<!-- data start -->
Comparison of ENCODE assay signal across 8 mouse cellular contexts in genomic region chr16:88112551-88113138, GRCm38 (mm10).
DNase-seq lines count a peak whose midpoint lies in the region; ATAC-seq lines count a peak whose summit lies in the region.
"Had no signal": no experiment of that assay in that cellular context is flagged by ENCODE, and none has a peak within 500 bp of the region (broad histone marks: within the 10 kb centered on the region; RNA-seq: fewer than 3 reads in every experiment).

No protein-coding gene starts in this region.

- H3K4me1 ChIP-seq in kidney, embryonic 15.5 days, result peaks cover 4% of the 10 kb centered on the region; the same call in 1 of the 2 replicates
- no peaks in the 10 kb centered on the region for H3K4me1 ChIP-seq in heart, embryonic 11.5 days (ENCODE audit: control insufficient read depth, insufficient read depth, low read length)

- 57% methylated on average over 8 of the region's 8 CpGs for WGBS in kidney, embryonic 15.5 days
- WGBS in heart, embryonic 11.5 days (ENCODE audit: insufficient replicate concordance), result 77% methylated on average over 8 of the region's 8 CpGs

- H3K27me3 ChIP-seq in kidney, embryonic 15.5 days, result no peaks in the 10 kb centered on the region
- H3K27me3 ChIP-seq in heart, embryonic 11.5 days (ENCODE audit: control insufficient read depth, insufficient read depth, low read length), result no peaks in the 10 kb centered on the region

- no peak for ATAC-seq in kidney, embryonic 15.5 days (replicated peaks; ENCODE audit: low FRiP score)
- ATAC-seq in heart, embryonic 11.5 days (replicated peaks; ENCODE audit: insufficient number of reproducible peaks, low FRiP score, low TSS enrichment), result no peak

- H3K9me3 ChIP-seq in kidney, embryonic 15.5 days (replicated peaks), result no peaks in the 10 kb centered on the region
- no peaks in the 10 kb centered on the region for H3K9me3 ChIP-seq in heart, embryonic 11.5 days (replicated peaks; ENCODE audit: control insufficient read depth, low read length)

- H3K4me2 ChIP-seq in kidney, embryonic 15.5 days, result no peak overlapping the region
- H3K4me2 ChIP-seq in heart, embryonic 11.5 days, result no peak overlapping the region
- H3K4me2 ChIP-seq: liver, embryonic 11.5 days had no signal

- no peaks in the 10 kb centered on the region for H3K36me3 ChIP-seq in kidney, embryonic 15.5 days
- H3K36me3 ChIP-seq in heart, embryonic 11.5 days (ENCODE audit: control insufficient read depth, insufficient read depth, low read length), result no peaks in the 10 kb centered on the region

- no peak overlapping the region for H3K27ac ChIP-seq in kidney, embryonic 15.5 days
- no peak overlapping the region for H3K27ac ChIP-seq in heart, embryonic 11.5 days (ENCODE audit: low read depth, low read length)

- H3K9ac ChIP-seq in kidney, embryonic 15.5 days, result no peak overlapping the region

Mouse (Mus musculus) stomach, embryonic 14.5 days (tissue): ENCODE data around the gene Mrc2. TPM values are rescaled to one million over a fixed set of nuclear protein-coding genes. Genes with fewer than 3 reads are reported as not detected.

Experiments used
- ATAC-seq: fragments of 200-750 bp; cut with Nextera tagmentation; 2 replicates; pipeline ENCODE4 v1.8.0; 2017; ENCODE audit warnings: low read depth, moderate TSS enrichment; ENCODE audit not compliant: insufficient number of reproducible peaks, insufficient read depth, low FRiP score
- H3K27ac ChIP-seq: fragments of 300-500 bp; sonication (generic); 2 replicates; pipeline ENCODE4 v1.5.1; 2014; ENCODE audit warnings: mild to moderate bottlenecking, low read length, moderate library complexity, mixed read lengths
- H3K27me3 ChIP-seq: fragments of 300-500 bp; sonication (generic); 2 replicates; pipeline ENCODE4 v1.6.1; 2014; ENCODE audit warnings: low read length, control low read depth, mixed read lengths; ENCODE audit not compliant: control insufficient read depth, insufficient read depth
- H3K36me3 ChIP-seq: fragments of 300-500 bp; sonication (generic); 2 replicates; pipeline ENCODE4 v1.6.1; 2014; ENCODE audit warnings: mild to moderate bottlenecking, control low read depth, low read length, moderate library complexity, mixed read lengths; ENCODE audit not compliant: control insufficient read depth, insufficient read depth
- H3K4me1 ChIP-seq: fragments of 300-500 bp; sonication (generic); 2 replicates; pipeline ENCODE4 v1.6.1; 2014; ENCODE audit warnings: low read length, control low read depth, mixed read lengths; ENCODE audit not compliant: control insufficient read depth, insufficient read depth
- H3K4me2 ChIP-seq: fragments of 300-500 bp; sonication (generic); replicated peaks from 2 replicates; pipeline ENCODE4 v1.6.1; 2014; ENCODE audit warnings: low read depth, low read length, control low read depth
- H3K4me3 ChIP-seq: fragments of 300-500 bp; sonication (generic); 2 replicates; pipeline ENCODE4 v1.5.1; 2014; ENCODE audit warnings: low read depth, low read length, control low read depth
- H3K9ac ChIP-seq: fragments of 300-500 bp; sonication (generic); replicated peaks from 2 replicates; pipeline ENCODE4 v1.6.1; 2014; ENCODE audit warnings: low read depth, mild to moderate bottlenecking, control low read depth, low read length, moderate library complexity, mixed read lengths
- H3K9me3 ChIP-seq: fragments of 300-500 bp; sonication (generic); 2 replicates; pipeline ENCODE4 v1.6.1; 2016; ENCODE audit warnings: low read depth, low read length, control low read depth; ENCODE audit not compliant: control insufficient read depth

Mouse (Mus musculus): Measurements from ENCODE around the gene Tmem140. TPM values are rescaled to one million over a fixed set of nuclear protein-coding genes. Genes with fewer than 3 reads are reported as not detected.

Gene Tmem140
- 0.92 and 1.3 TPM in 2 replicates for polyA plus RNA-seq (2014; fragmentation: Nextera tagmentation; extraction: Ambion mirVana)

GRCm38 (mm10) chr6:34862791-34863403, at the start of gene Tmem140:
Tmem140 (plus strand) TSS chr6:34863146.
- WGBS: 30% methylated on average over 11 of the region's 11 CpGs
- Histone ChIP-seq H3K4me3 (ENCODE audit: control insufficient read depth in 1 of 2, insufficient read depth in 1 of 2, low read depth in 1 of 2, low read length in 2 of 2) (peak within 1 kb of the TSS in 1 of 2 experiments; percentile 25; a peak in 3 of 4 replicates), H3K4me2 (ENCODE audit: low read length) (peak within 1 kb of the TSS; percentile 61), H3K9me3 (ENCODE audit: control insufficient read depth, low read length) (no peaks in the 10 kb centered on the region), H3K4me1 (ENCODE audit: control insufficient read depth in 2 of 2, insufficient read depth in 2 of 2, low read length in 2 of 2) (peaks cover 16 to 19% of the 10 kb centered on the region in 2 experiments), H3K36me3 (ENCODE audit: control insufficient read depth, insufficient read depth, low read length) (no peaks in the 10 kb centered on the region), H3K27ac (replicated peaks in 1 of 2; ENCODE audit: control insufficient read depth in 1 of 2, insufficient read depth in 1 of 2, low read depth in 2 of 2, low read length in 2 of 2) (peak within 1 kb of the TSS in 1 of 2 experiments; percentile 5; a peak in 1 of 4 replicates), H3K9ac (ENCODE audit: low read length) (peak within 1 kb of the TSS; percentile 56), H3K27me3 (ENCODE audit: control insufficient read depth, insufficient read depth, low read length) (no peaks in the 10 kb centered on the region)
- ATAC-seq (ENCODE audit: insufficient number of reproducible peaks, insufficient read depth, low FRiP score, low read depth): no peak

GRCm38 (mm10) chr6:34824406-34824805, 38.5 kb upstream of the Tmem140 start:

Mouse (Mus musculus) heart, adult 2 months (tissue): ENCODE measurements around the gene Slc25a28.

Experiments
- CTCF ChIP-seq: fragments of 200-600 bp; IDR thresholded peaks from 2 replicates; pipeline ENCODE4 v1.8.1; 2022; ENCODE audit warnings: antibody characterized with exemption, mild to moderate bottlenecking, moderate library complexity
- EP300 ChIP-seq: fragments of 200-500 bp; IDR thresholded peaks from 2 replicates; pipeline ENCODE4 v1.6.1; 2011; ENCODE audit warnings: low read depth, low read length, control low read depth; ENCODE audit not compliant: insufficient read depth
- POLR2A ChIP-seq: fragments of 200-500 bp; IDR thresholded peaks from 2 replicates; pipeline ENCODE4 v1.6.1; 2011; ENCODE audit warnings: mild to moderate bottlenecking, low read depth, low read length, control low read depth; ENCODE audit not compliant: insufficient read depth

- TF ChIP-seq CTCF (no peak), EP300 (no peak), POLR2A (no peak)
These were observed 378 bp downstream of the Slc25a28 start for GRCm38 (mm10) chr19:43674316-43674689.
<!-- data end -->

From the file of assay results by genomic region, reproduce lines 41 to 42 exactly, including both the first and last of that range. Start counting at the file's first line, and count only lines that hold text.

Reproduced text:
- ATAC-seq (ENCODE audit: insufficient number of reproducible peaks, insufficient read depth, low FRiP score, low read depth): no peak

GRCm38 (mm10) chr6:34824406-34824805, 38.5 kb upstream of the Tmem140 start: